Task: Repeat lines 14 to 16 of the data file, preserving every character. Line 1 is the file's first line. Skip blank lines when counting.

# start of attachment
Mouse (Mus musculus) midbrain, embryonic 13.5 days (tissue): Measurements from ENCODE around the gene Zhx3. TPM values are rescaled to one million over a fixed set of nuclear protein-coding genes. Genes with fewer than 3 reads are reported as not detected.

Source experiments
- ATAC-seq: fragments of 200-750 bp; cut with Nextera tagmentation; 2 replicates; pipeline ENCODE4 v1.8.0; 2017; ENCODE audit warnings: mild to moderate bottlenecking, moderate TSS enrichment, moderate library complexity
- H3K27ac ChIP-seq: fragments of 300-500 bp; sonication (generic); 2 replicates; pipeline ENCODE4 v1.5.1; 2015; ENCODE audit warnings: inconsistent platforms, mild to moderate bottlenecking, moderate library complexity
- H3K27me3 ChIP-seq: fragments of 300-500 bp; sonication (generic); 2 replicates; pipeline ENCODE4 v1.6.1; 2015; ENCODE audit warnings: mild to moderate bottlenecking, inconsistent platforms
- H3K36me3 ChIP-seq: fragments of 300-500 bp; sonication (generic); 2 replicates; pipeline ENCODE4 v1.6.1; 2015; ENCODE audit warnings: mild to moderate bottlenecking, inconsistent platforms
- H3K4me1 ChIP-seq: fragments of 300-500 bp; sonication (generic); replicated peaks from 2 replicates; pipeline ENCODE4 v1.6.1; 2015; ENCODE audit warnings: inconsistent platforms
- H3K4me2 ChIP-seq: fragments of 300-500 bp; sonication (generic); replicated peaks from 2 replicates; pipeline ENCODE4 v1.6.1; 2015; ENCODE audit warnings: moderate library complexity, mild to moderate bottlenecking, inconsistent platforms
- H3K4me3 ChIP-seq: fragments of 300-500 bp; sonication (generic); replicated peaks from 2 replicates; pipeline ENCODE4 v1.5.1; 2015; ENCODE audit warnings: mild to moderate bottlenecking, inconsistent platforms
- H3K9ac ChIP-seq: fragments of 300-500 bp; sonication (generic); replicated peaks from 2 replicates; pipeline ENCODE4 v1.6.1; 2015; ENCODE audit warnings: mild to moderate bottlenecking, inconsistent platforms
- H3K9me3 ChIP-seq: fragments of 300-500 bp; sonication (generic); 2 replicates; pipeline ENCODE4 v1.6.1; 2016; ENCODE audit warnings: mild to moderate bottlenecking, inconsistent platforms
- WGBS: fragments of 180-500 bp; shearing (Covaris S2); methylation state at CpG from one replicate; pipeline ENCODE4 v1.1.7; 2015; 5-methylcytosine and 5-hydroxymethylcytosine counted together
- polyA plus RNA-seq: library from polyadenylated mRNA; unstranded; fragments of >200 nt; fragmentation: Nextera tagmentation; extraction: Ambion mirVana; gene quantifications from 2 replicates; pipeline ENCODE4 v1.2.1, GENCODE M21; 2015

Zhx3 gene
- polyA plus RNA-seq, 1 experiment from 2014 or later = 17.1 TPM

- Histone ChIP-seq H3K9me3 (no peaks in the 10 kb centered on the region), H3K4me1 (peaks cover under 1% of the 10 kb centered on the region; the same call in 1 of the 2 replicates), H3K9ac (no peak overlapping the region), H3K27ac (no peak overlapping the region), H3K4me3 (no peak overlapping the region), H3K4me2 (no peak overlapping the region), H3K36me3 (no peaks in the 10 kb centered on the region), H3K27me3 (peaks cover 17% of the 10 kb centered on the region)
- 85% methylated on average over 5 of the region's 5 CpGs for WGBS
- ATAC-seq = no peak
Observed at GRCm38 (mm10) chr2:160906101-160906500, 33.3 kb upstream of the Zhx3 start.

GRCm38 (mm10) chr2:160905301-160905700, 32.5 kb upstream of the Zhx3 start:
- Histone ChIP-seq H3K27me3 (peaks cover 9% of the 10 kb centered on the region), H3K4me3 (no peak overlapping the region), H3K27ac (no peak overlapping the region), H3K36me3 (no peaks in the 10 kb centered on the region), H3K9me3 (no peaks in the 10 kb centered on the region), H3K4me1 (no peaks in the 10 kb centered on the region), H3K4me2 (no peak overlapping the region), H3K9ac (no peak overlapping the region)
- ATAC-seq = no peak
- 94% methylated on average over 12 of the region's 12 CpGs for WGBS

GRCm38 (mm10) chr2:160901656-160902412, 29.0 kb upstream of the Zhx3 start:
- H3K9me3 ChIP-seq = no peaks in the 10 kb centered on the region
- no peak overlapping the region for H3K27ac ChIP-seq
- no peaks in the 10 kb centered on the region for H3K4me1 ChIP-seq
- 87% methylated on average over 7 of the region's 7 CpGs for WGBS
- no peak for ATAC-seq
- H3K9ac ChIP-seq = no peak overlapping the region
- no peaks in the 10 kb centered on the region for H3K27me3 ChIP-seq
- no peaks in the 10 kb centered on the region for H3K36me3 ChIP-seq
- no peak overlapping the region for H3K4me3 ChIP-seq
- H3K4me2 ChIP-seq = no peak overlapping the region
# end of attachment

Zhx3 gene
- polyA plus RNA-seq, 1 experiment from 2014 or later = 17.1 TPM

- Histone ChIP-seq H3K9me3 (no peaks in the 10 kb centered on the region), H3K4me1 (peaks cover under 1% of the 10 kb centered on the region; the same call in 1 of the 2 replicates), H3K9ac (no peak overlapping the region), H3K27ac (no peak overlapping the region), H3K4me3 (no peak overlapping the region), H3K4me2 (no peak overlapping the region), H3K36me3 (no peaks in the 10 kb centered on the region), H3K27me3 (peaks cover 17% of the 10 kb centered on the region)